This is a lesson we all should have learned from Charlotte's Web, isn't it? Somehow, I didn't. A couple of months ago, we noticed a spider in a web on the outside of our kitchen window. She and her web were very visible. We started saying hello to her when we got up in the morning, and later we wished her a good night. It seemed a smart place for her to have her web, near the patio light, which would draw nocturnal insects. It was a safe, sheltered place for a smart spider.
We named her Regina and identified her as a yellow and black garden spider. She has long, elegant legs and a wonderfully intricate pattern on her back. Garden spiders weave a distinctive zigzag runway in the middle of their webs, the purpose of which, so far, has not been determined. She was often busy in the morning, reweaving or revising, and checking her web. She was a source of pleasure for us.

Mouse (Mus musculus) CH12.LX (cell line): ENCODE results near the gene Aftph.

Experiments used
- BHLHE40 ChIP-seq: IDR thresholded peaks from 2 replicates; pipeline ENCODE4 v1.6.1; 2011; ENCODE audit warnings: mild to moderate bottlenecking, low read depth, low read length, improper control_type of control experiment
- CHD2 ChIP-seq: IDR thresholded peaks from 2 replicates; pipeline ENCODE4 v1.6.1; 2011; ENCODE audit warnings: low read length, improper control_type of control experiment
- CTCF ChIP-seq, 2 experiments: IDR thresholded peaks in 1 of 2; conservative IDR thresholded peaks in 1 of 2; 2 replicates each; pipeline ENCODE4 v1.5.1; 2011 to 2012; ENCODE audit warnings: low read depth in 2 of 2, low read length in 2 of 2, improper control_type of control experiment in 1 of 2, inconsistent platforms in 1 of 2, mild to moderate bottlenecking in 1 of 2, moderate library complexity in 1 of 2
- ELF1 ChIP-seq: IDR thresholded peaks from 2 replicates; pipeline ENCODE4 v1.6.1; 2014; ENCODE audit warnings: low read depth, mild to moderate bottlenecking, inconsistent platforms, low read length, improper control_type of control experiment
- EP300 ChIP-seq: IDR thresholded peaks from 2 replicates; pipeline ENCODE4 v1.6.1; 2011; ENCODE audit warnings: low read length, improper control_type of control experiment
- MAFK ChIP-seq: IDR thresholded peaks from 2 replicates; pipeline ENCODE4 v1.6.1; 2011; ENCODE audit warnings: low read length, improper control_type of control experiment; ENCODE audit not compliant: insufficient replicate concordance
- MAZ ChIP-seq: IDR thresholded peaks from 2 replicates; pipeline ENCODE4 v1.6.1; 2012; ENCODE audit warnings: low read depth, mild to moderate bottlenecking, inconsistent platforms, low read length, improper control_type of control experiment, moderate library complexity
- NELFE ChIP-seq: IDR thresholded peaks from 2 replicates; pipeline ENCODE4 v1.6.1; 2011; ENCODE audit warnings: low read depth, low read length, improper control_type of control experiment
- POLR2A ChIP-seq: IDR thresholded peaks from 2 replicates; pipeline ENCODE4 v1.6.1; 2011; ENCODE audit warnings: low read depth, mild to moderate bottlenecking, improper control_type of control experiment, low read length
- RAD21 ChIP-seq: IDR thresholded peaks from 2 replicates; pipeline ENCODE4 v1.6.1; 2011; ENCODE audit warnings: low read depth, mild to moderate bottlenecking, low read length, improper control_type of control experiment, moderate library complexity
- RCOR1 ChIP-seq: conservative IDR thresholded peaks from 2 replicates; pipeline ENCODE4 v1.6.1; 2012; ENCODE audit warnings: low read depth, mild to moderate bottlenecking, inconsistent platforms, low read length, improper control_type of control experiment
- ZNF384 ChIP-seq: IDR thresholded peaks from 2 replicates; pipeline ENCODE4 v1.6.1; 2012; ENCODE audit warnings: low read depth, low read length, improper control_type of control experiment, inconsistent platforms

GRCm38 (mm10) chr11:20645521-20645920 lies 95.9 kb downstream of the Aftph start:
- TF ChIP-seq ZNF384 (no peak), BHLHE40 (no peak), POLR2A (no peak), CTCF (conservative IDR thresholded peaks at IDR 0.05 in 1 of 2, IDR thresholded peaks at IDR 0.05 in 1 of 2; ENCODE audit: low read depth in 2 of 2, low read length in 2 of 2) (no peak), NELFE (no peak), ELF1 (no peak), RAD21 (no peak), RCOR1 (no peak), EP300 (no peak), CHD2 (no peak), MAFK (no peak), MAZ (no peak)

Then she disappeared. We knew that that might happen. We mourned for her but were hopeful that she had just moved on. And then I noticed her in the corner of the patio, above a dying azalea. Delighted, we rejoiced. And then she disappeared. I sent our neighbors, the ones who share our patio wall, an e-mail. I told them we had lost our spider and she might be headed their way. They looked for her, but no luck. A few days later, Jack found her on the outside of the second story library window. Clearly, she was moving up in the world. And then she disappeared. A garden spider needs a real garden, doesn't she?
It's been about a week since we last saw her, and Jack has just found Regina again. She has a web behind a chair on the patio. Her reappearance has made my day, but she seems to be a nomadic spider, so I expect she'll disappear again.
Here's Regina. If you look closely, you can see her zigzag runway, just below her legs on the bottom right. She's an amazing creature. Isn't she beautiful?